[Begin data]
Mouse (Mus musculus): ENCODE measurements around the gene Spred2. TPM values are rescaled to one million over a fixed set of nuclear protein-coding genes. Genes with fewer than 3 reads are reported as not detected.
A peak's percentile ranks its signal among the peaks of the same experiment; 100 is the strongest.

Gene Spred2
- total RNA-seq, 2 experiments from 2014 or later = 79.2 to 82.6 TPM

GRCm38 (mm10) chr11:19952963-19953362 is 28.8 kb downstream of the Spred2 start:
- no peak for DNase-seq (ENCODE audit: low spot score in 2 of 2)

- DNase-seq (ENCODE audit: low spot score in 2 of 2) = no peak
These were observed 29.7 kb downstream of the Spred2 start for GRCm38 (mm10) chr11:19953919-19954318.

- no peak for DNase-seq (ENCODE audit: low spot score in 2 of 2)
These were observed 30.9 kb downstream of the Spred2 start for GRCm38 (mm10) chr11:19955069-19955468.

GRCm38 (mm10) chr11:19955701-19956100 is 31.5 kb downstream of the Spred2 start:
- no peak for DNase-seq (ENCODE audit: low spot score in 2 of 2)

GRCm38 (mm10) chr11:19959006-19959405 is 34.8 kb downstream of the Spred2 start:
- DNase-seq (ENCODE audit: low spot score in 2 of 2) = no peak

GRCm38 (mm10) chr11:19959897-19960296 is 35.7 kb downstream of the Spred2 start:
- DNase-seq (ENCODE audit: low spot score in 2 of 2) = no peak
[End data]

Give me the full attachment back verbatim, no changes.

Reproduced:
Mouse (Mus musculus): ENCODE measurements around the gene Spred2. TPM values are rescaled to one million over a fixed set of nuclear protein-coding genes. Genes with fewer than 3 reads are reported as not detected.
A peak's percentile ranks its signal among the peaks of the same experiment; 100 is the strongest.

Gene Spred2
- total RNA-seq, 2 experiments from 2014 or later = 79.2 to 82.6 TPM

GRCm38 (mm10) chr11:19952963-19953362 is 28.8 kb downstream of the Spred2 start:
- no peak for DNase-seq (ENCODE audit: low spot score in 2 of 2)

- DNase-seq (ENCODE audit: low spot score in 2 of 2) = no peak
These were observed 29.7 kb downstream of the Spred2 start for GRCm38 (mm10) chr11:19953919-19954318.

- no peak for DNase-seq (ENCODE audit: low spot score in 2 of 2)
These were observed 30.9 kb downstream of the Spred2 start for GRCm38 (mm10) chr11:19955069-19955468.

GRCm38 (mm10) chr11:19955701-19956100 is 31.5 kb downstream of the Spred2 start:
- no peak for DNase-seq (ENCODE audit: low spot score in 2 of 2)

GRCm38 (mm10) chr11:19959006-19959405 is 34.8 kb downstream of the Spred2 start:
- DNase-seq (ENCODE audit: low spot score in 2 of 2) = no peak

GRCm38 (mm10) chr11:19959897-19960296 is 35.7 kb downstream of the Spred2 start:
- DNase-seq (ENCODE audit: low spot score in 2 of 2) = no peak